https://www.whatsorb.com/solution/climate/natural

Water War Between India, Pakistan: Kashmir and Jammu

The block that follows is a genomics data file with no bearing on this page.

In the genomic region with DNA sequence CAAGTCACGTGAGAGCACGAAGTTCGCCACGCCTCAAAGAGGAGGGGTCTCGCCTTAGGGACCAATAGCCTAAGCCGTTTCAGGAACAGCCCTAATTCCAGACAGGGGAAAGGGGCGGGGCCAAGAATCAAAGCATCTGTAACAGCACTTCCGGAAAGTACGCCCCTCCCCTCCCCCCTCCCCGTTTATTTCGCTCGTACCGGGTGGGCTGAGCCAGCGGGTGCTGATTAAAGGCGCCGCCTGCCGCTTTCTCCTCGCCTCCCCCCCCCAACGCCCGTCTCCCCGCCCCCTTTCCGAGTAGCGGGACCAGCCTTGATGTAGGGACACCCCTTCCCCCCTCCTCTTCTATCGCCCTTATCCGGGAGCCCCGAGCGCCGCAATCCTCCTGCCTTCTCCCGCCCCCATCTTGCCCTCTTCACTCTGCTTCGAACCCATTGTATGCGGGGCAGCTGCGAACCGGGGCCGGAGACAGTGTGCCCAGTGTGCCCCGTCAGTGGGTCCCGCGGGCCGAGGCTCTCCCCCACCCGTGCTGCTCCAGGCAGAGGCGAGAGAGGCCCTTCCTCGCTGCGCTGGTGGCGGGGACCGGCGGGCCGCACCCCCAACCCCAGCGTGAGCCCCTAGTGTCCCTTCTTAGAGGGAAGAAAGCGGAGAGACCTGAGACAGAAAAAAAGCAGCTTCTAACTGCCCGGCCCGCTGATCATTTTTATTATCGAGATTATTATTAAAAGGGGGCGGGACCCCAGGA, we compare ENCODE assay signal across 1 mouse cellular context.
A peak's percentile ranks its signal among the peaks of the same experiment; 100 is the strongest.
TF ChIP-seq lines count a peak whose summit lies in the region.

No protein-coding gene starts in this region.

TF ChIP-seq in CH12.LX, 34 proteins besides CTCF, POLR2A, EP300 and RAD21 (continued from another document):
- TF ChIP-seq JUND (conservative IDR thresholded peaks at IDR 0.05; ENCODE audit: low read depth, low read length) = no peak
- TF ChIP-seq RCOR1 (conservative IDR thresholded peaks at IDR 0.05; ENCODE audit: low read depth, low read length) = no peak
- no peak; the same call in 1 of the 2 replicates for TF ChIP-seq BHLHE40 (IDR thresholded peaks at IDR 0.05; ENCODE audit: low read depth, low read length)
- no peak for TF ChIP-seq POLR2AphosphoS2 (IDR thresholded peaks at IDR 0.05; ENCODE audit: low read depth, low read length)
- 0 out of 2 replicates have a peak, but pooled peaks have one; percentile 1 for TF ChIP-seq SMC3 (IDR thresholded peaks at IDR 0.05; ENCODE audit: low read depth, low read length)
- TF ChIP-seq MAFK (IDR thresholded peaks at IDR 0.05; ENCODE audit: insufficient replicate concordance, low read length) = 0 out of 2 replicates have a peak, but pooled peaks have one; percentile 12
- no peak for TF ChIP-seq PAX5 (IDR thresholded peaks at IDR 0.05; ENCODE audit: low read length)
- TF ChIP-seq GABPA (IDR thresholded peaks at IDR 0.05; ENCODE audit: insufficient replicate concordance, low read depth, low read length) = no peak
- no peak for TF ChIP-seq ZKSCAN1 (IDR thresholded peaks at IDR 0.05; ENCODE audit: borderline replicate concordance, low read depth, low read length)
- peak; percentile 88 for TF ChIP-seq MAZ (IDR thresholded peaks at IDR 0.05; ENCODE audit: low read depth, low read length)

All over the world conflict situations arise between countries because people are confronted with decreasing natural resources like water as a result of climate change. In the Middle East and in Africa there are several examples of countries where climate change is seen as the cause of violent conflicts. But there is also a major conflict in Asia due to the lack of water resources - which can even involve nuclear weapons. India and Pakistan are directly opposite each other. The problem? Water. The Indus and its tributaries in the Indus Waters Treaty Pakistan and India share a number of important waters, the Indus and its tributaries - a crucial lifeline for both countries. The Indus River, along with its tributaries, is more than 2880 kilometres long. The river flows from north to south India and then ends up in Pakistan. In September 1960, the countries signed the Indus Waters Treaty. This treaty laid down how to deal with waters that start in India but are crucial for Pakistan. Please note: when the signatures were placed under the Indus Waters Treaty, the countries were still relatively peaceful with each other. The World Bank mediated this Indus Waters Treaty, where the six major rivers of the Indus basin were divided between India and Pakistan. The Baes, the Sutlej and the Ravi - the easternmost rivers - were given to India, and the western rivers, the Chenab, the Jhelum and the Indus, are under the control of Pakistan. That seems like a good distribution, but there is a big problem: the waters to which Pakistan is entitled largely flow through Kashmir, which is governed by India and widely controversial. Will the Indus Waters Treaty survive the dispute over the Kashmir region? The dispute over the Kashmir region has been an enormous conflict between India and Pakistan for more than six decades. After the division of the British Indies in 1947, both India and Pakistan claim the former princely state of Kashmir and Jammu. China is a third party in this struggle. The conflict escalated in three wars and several other armed conflicts. Even after these wars and other hostilities, the Indus Water Treaty remained standing, but how long will it take? Pakistan has accused India of throttling its water supply and violating the IWT by constructing dams over the rivers flowing into Pakistan from Kashmir. “Any country with nuclear weapons, if they’re backed into a corner because they have no water — that’s really dangerous,” said Jeff Nesbit, author and executive director of non-profit climate communication organisation Climate Nexus. The Indus is crucial for surviving For Pakistan, the Indus river and its tributaries are crucial waters for surviving. Most of the country depends on the waters as an essential source of freshwater - it also is necessary for ninety percent of the agricultural industry in Pakistan. Without this water, the industry will fall apart. Sherry Rehman, Parliamentary Leader of the left-wing opposition Pakistan People’s Party (PPP) in the Senate tells that "water security has become a regional security threat.” She says: “We are now facing challenges brought about by climate change which were not a primary focus during the negotiations for the Indus Water Treaty.” A 2018 report from the International Monetary Fund ranked Pakistan third among countries facing severe water shortages. When the rapidly melting glaciers in the Himalayas , which feed the Indus waters, eventually disappear as predicted, the dwindling rivers will be slashed even further. The threat of a water war The Indus Waters Treaty almost broke down in September 2016. India accused Pakistani soldiers of a violent attack in Kashmir. The country threatened with the unilateral denunciation of the treaty. “Had they done that, it would have triggered a water war, it would have triggered an actual war. “Never mind a nuclear strike or a military strike, if they were to actually terminate the Indus Water Treaty, that’s much more dangerous to Pakistan’s survival, because they would have no way to grow food. And then they would be relying on food imports at a time when their population is exploding. So that particular incident was really dangerous.” Nesbit states that water issues between India and Pakistan have the potential to become the most deadly climate change-attributed conflict in the world. Why has India not yet lifted the Indus Waters Treaty? That is all because of the third party in this conflict: China. China can do exactly the same with India if they block the water flows to Pakistan. Because of China, the country can face exactly the same fate. That’s why China’s watching the India-Pakistan water wars quite closely, to see the decisions that India makes.  https://www.whatsorb.com/solution/climate/natural